Using the basic vegetable broth recipe as a base, you only need a few more ingredients to emulate the flavors of a Chinese-style noodle soup or traditional Vietnamese pho. You can experiment with combinations of different ingredients, so the following are merely suggestions or guidelines. I recommend using ginger in all combinations if you can. As with any broth recipe–you don’t need to peel the root since you’ll remove it before serving/adding the noodles and toppings.
1 x 4″ piece ginger root, unpeeled, sliced
5 star anise pods
1 cinnamon stick
4 cups vegetable stock (see above recipe)
2 cups water
Simmer 20 minutes on medium heat
6 cups Asian-style vegetable broth (see above recipe)
2 x 8oz package fettuccine-style shirataki noodles.
4 scallions or green onions, thinly sliced
1/4 red onion, thinly sliced
3 jalapeno peppers, thinly sliced. Remove the seeds for less heat.
1 cup fresh bean sprouts
4 Tbsp vegetarian “fish sauce”, found in Asian markets, natural food stores, some conventional grocery stores, and online. *However, many of these brands contain preservatives and food coloring/caramel color, and even the natural brands contain sugar. Vegetarian “fish sauce” is very easy to make with all natural ingredients & no added sugar:
Combine 1/4 Tbsp pure powdered stevia extract OR 12-18 drops Stevia Liquid Concentrate (for more info, see the Stevia Conversion Chart) with 1 cup warm water + 1/4 cup canned pineapple juice (if you use fresh, I’m totally impressed) and 1 cup 2 Tbsp low-sodium tamari or 1 Tbsp regular tamari. You can also use conventional soy sauce like Kikoman brand if you’re not worried about the additives. When I’m traveling or living abroad it tends to be the only thing available, anyway :)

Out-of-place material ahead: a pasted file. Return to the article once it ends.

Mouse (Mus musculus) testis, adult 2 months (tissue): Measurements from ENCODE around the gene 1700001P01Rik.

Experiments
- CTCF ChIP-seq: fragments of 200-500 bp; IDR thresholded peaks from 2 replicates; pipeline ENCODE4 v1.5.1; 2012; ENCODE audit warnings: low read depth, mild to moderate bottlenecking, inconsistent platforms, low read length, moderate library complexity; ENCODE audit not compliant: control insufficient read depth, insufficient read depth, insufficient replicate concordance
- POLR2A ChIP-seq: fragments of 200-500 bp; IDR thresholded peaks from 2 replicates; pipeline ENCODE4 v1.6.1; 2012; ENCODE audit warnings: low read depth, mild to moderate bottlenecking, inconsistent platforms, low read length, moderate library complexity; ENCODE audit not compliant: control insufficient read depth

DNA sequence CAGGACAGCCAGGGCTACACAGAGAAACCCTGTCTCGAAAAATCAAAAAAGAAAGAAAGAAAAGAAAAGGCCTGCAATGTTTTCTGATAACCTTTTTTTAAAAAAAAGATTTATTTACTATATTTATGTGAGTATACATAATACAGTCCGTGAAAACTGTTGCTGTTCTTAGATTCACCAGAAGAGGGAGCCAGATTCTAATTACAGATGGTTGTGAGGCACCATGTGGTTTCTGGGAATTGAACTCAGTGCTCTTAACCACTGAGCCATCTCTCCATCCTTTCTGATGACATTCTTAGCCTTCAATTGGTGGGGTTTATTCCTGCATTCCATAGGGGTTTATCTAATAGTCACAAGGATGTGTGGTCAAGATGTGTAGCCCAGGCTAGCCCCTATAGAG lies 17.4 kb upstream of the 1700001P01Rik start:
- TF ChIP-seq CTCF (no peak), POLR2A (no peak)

fresh cilantro, shredded
fresh Thai basil leaves
chili garlic sauce
In a large pot over medium heat, add the ginger, star anise and cinnamon sticks to 4 cups vegetable broth (diluted with 2 cups water) and simmer about 20 minutes.
Meanwhile, prepare shirataki noodles according to package instructions.
Reduce heat to low and remove the ginger, star anise, and cinnamon. Stir in 4 Tbsp vegetarian fish sauce and let simmer on low for 5 minutes. Remove from heat.
Drain shirataki noodles and divide among 4 bowls. Top with broth, scallions, cilantro, basil leaves, jalapeno, red onion, and bean sprouts. Serve with chili garlic sauce and lime wedges.